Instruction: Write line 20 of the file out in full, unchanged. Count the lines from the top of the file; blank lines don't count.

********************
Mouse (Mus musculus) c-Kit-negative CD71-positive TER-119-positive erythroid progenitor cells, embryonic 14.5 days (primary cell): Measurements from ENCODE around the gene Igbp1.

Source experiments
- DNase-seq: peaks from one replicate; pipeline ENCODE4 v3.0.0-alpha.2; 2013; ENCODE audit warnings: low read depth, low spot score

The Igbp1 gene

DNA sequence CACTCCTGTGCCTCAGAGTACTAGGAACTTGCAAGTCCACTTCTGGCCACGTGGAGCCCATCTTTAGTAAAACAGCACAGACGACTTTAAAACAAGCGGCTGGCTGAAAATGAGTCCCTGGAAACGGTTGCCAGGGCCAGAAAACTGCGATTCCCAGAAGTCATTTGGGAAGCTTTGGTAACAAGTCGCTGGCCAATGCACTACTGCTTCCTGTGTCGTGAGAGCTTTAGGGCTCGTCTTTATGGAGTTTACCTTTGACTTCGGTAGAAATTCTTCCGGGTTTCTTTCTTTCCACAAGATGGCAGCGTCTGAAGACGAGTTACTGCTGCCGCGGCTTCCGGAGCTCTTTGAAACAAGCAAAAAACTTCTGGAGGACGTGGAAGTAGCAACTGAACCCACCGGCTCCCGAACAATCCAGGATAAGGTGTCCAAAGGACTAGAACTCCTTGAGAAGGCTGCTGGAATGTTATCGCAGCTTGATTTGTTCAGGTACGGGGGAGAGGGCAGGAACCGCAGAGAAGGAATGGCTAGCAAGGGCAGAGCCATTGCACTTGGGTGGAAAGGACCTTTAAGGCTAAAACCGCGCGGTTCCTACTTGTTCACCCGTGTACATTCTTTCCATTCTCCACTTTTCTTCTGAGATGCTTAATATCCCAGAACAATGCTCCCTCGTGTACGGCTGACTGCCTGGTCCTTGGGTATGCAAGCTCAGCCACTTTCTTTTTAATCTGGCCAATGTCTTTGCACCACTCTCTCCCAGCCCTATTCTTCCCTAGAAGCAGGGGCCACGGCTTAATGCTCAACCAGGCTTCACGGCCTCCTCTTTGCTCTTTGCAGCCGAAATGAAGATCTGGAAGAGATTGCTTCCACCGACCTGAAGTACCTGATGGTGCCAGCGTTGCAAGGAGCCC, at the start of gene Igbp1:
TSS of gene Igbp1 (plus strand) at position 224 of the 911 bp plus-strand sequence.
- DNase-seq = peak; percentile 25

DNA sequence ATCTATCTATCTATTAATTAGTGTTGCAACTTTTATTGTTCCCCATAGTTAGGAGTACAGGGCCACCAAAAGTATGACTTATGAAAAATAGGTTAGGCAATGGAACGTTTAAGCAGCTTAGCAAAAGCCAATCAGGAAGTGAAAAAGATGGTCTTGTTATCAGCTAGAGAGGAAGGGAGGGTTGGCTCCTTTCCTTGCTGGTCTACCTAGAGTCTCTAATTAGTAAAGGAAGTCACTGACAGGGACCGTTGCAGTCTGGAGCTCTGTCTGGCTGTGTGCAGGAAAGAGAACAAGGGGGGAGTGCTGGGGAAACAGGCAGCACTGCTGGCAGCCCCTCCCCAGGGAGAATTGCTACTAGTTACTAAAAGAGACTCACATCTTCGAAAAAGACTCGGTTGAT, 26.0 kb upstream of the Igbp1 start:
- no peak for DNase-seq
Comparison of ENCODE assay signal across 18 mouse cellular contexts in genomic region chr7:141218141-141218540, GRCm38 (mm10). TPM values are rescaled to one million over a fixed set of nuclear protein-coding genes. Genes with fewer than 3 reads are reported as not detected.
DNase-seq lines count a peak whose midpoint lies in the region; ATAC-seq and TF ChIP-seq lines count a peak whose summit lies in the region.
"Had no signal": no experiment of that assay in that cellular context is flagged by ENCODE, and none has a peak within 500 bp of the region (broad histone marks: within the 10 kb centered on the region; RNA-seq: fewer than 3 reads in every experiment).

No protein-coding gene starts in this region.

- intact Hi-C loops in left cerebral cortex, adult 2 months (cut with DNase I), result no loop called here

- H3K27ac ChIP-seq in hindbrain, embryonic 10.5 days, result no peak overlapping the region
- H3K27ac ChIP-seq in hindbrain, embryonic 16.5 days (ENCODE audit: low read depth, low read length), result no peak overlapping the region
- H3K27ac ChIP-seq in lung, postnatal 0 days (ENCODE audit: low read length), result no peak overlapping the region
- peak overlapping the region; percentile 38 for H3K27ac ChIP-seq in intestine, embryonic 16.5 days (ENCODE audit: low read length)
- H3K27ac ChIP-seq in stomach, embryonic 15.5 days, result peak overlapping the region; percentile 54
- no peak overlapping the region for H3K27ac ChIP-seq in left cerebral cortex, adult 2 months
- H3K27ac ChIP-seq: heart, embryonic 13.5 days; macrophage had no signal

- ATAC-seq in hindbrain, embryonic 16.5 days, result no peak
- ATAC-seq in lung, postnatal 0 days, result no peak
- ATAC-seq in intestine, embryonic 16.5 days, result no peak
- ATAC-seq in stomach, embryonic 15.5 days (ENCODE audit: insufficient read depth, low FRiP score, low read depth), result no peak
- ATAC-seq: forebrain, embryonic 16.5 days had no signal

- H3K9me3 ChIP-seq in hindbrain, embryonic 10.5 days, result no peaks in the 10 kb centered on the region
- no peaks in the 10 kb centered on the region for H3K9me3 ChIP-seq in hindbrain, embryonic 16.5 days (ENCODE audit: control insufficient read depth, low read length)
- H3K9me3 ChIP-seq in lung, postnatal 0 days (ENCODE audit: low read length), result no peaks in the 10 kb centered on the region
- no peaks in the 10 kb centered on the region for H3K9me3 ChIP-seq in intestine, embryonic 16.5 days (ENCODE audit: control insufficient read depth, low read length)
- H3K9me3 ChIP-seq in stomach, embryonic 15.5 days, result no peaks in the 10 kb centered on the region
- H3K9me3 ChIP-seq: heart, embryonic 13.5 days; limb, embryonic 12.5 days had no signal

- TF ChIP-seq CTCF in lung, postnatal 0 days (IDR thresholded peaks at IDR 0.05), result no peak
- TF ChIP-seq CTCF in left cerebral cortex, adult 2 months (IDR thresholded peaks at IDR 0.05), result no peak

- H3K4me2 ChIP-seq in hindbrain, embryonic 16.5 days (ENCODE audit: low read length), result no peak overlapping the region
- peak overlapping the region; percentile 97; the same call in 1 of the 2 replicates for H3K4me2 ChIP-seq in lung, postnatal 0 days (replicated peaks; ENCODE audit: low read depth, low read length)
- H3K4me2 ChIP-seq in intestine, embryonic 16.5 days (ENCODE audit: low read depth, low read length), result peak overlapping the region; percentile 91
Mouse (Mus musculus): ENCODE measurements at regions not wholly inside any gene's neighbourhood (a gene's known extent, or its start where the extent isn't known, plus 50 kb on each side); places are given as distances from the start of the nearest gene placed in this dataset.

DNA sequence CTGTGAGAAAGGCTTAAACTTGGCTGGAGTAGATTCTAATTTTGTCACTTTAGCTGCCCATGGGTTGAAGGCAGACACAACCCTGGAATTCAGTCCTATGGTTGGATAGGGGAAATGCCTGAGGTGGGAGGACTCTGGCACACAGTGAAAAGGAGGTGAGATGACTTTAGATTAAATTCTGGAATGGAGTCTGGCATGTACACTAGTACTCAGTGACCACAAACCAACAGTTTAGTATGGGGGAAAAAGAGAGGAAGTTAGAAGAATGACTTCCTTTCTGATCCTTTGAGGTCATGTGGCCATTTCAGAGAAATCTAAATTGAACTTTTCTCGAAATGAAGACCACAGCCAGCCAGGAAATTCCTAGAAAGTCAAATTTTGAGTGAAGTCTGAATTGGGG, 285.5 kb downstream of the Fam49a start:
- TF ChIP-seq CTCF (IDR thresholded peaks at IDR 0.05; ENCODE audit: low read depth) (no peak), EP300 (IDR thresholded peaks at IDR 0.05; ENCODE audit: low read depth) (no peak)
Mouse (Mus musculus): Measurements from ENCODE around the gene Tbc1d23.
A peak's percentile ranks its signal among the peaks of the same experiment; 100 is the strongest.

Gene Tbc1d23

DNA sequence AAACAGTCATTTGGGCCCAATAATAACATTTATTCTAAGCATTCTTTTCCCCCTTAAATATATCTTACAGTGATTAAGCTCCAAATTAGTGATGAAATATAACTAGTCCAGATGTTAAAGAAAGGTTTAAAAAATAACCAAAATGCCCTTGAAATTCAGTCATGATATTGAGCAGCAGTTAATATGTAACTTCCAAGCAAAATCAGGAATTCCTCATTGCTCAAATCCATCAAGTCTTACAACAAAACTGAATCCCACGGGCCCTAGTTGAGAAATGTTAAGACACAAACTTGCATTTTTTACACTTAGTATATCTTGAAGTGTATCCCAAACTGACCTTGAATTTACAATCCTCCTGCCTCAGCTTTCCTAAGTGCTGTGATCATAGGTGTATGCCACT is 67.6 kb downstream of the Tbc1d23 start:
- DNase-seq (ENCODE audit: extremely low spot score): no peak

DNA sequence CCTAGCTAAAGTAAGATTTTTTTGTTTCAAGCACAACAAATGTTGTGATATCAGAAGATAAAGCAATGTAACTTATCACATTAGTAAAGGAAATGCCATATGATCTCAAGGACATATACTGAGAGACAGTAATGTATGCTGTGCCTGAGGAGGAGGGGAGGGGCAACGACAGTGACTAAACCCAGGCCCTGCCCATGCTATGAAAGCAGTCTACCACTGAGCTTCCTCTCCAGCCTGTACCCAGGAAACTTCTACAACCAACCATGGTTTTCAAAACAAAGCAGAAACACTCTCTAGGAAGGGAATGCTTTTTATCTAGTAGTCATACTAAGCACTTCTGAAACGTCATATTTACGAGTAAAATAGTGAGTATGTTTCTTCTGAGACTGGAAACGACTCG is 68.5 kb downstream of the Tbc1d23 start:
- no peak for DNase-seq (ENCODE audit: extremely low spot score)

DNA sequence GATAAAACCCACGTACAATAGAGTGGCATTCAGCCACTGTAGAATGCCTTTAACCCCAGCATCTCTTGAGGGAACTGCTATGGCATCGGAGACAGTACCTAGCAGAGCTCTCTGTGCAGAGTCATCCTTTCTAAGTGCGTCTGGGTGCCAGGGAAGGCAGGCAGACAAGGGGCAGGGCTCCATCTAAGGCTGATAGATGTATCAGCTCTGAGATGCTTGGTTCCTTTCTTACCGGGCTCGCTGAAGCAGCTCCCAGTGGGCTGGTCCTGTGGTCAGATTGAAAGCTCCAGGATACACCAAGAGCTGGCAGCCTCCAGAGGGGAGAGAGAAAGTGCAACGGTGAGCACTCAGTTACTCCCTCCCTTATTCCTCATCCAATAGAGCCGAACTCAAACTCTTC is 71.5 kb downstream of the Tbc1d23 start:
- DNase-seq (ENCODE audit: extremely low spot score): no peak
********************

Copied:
- no peak overlapping the region for H3K27ac ChIP-seq in left cerebral cortex, adult 2 months